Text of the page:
Elie Mystal put up something yesterday at Above the Law about the lawyer on leave from her job as an associate court attorney at the Manhattan Supreme Court who jumped to her death from her apartment with her 10-month-old son strapped to her in a baby carrier. Her son survived, thankfully. She did not.
Elie said he didn’t want to use the restraint or show the sympathy for suicide “victims” (his quotation marks) that he apparently feels society requires and expects of him. What he wrote was certainly consistent with that:
Screw this woman….
After noting her likely unsupported feelings that something was medically wrong with her child and the fact she wrote in her suicide note that what she was about to do was “evil,” Elie continued:
Damn straight she was “evil.” Look at how her concerns are all about her: she felt shame, she noticed changes, she couldn’t bear the thought. What a selfish, awful woman.
He didn’t hold back with his conclusion either:
Don’t let the fancy law degree and respectable job fool you; she’s a monster.
After Elie put up his post, a friend of the woman responded. In her post, she described her relationship with the woman then explained her theory about what happened:
My impression is that she likely had post-partum PSYCHOSIS, not post-partum depression, and, if I were a betting woman, I’d bet her doc missed it, and treated it with anti-depressants, which are known (by mental health experts) to make this type of psychosis WORSE. PSYCHOSIS, Elie. Not depression, not anxiety, not sadness. PSYCHOSIS. But it wasn’t easy to recognize (if I am right about it), because she wasn’t hallucinating unicorns and spirits — she was hallucinating about her baby perhaps having something like cerebral palsy… due to her allowing the baby to trip (like every other baby in the world has done). So it *seemed* that she was rational and was just obsessive about taking her baby to doctors. But she wasn’t, as best I can tell. If I am correct, she was far, far, far more ill than was realized, with the tragic result that ensued.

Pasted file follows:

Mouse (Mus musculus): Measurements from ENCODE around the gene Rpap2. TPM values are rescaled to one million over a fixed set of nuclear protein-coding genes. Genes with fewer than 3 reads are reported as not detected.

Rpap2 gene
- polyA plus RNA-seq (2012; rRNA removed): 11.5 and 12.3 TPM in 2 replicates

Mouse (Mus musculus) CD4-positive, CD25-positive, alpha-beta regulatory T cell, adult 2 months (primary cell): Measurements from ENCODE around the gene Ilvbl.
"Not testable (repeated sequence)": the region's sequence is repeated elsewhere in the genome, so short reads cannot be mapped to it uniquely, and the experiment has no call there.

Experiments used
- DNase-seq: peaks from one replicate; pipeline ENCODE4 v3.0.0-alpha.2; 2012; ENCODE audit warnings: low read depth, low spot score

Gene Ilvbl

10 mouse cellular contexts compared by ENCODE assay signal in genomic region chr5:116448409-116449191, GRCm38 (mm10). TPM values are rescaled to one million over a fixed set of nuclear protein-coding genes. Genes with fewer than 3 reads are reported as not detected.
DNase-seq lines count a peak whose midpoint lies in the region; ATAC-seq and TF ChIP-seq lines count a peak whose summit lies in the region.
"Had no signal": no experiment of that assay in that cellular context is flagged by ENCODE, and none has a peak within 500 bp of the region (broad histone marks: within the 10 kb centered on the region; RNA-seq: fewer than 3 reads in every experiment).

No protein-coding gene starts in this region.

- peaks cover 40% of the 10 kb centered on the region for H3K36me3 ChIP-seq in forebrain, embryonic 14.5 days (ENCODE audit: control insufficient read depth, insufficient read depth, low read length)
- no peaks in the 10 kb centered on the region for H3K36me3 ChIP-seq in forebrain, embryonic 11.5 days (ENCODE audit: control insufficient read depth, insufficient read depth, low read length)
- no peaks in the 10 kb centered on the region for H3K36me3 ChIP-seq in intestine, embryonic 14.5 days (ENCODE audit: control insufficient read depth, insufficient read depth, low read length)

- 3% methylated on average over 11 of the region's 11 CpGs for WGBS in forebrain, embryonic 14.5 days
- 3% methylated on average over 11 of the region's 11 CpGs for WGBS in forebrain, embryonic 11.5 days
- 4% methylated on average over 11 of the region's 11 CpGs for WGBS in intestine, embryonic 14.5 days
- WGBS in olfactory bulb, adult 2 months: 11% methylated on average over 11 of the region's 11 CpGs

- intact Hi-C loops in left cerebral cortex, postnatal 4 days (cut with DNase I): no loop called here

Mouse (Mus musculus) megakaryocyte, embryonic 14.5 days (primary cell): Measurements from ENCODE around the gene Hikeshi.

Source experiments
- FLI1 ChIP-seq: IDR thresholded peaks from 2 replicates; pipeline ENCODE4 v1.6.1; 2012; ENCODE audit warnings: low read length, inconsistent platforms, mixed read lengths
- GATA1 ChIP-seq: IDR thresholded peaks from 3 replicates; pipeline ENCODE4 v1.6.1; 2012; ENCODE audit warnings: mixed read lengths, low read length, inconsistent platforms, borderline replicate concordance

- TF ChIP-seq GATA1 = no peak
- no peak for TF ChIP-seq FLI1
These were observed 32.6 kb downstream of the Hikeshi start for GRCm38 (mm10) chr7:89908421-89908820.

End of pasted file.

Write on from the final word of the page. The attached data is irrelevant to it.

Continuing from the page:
So her friend decided there was something else responsible. Undiagnosed post-partum psychosis makes the act different from one involving post-partum depression. Or anxiety. Or sadness. She goes on:
This is not a crime, not an act of a selfish woman, not an act of evil — it is an act of grave, grave mental illness that appears to have been woefully missed.
Her conclusion stresses not just the presence of mental illness, but the specific type she believes must have been responsible:
I urge you to update the story…. I apologize if I sound inappropriately critical of you — it was only after I researched the psychosis issue that any of this fit together for me, so I am sure the situation is likely mind-blowing for you, too.
I’m not going to be nearly as apologetic to Elie, and I didn’t even know the woman.
What he wrote was awful. It was attacking someone whose mind was so overcome with imagined horrors about her child’s maladies that jumping from a building seemed like a solution. He has no idea what kind of person she was. He has no idea what kind of debilitating condition she had. Most people fear death above all else, yet this woman chose to welcome it because of the terrible dreams that came to life and tormented her.